Daily market review

United States

Weak economic data, mixed corporate earnings, and consolidation of recent gains depressed equities Thursday. The Dow industrials declined 1.2 percent, the S&P 500 was off 0.9 percent, and the NASDAQ eased 0.3 percent.

Big tech earnings so far have been well-received, but broader market results have shown the worrisome impact of COVID-19 shutdowns, and Thursday's market had to contend with the latest batch of bleak economic reports. Investors continue to focus on a hopeful narrative that sees big parts of the US and global economies reopening soon. At the same time, worries remain about lack of testing and other measures needed to prevent a resurgence in COVID-19 cases.

Among sectors, airlines, autos, homebuilders, banks, and other financials were hit hardest, while FAANGs, health care, and software outperformed. Among companies reporting, fast food giant McDonalds slipped 0.3 percent as earnings and revenues missed and its outlook remained clouded by the virus effect. Kraft Heinz fell 0.7 percent after an earnings miss and cautious guidance. On the positive side, Microsoft rose 1 percent on a big earnings beat and positive comments on the outlook. Facebook rallied 5.4 percent after a revenues beat and said engagement has soared during the shutdown period.

Jobless claims rose 3.839 million in the April 25 week, and though this was moderately above Econoday's consensus for 3.5 million it marked the fourth straight decline from a late March peak of 6.867 million. From the beginning of the crisis in the March 14 week, initial claims have totaled 30.3 million from a total labor force (last measured in March) of 162.9 million. Separately, personal income fell 2.0 percent in March, the second half of which marked the beginning of the virus crisis for the US. Consumer spending fell 7.5 percent. Both of these drops were deeper than expected and are certain to have remained deeply negative during April. Monthly inflation readings in March were deflationary as expected, down 0.3 percent overall and down 0.1 percent for the core.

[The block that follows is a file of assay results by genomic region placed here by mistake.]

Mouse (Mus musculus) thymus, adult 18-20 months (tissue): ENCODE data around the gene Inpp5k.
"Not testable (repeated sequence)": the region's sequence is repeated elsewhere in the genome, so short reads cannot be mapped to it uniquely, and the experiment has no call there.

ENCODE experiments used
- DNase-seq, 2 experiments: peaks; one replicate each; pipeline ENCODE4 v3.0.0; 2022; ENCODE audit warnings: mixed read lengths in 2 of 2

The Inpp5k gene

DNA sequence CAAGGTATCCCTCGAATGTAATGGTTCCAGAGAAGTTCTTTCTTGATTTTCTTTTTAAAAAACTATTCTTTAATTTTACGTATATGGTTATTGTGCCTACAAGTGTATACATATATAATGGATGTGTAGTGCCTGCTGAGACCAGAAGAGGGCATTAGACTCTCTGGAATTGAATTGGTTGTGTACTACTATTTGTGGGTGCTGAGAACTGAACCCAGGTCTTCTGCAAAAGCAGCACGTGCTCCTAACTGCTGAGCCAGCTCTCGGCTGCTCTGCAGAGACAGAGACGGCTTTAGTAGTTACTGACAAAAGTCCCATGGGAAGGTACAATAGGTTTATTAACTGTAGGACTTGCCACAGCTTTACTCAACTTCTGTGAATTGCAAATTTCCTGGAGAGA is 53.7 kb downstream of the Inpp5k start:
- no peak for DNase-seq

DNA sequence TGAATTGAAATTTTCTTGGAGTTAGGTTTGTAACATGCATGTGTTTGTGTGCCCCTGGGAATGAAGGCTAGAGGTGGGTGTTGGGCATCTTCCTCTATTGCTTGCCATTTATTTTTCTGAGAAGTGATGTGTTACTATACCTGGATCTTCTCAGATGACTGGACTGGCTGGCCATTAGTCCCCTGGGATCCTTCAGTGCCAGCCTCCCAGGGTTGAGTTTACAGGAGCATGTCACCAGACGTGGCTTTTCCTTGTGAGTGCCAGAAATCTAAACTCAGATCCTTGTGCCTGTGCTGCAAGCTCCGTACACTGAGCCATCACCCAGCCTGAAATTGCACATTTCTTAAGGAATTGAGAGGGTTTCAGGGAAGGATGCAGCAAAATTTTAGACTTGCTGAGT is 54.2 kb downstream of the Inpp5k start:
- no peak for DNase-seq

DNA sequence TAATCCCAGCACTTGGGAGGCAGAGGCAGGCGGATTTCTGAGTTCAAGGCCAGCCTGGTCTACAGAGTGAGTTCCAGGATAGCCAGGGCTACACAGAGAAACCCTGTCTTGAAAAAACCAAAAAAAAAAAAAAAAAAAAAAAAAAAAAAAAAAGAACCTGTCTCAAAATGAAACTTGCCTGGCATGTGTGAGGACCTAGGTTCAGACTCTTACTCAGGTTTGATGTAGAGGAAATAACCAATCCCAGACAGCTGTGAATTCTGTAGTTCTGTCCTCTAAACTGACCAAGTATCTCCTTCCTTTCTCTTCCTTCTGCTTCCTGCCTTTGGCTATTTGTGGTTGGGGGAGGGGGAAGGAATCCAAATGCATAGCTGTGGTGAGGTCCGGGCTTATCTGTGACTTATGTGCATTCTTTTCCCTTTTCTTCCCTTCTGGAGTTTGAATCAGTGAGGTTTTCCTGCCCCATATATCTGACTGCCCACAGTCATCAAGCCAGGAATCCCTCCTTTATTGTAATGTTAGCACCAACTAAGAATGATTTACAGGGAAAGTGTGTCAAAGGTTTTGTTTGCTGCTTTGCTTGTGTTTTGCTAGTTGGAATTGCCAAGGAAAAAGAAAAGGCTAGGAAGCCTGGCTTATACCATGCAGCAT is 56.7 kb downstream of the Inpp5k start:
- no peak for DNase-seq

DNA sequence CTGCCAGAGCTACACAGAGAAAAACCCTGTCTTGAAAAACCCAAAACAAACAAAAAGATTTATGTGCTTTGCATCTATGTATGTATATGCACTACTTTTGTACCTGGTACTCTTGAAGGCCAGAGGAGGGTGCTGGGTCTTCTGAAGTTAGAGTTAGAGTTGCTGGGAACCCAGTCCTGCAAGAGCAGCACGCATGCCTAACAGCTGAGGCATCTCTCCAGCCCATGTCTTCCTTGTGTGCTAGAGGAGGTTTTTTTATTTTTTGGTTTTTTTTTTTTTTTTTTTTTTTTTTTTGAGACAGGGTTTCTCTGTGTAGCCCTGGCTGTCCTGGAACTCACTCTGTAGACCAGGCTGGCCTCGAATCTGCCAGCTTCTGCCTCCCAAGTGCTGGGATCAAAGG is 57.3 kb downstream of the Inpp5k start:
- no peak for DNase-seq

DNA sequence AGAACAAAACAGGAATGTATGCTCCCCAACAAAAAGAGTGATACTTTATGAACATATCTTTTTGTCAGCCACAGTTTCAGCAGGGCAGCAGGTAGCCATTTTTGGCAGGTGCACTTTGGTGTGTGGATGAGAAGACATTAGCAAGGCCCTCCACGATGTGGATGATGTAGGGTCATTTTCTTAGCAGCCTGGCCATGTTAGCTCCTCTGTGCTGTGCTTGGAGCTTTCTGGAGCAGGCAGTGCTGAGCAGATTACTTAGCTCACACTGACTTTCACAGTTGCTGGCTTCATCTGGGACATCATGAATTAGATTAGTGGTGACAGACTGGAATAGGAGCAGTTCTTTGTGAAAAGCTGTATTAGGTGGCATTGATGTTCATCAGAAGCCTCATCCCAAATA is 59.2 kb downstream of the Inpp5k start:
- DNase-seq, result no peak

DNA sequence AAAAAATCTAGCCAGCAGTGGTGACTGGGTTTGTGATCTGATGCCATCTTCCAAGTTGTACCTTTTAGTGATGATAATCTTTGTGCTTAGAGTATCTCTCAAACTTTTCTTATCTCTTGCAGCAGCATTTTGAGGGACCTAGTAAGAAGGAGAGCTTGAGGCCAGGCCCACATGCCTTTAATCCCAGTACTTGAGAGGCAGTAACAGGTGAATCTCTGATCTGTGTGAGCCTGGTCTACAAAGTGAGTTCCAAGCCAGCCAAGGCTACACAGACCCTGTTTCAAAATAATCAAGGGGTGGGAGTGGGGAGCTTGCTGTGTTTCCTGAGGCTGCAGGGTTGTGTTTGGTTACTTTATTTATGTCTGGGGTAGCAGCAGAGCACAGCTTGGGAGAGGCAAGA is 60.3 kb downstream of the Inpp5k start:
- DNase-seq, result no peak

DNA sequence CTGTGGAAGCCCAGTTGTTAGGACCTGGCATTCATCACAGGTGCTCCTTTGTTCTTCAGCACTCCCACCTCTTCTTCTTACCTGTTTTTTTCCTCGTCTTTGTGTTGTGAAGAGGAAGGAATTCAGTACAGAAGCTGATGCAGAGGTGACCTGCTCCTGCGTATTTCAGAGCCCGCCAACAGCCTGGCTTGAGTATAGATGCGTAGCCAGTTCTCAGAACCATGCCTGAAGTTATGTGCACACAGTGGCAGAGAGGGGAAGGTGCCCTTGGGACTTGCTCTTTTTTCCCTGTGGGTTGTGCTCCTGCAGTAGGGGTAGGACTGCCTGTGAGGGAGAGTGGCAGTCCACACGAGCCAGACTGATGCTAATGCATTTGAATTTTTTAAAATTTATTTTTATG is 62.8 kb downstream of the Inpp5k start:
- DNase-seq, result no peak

These data reflect observations at 4:00 PM US ET: Dated Brent spot crude oil rose by US$2.73 to US$25.27, while spot gold fell US$26.73 to US$1,687.81. The US dollar was lower against most major currencies. The US Treasury 30-year bond yield rose 3 basis points 1.28 percent while the 10-year note yield rose 1 basis point to 0.64 percent.


Virus-inspired weakness in bank, energy, and mining stocks hit equities Thursday. The Europe-wide STOXX 600 declined 2.0 percent, the German DAX was off 2.2 percent, the French CAC fell 2.1 percent, and the UK FTSE-100 declined 3.5 percent.

Larger-than-expected declines in European economic indicators showing the Covid-19 impact added to the negative mood, along with disappointment after the European Central Bank did not announce aggressive new stimulus measures after Thursday's policy council meeting. Some traders noted the market has had a big run-up lately, and positions appeared over-extended to the upside.

Bank stocks came off on the ECB outcome, with extra weakness in Lloyds Bank, off 7 percent, and Societe Generale, down 9 percent, after both issued bleak quarterly reports and announced large additions to credit reserves. The impact of the recent collapse in oil prices weakened energy stocks. UK market heavyweight Royal Dutch Shell dropped 11 percent after shocking the market with a cut to its dividend. Miners tracked weakness in oil prices, and Glencore fell 5 percent after slashing capex plans and shutting mines due to the virus.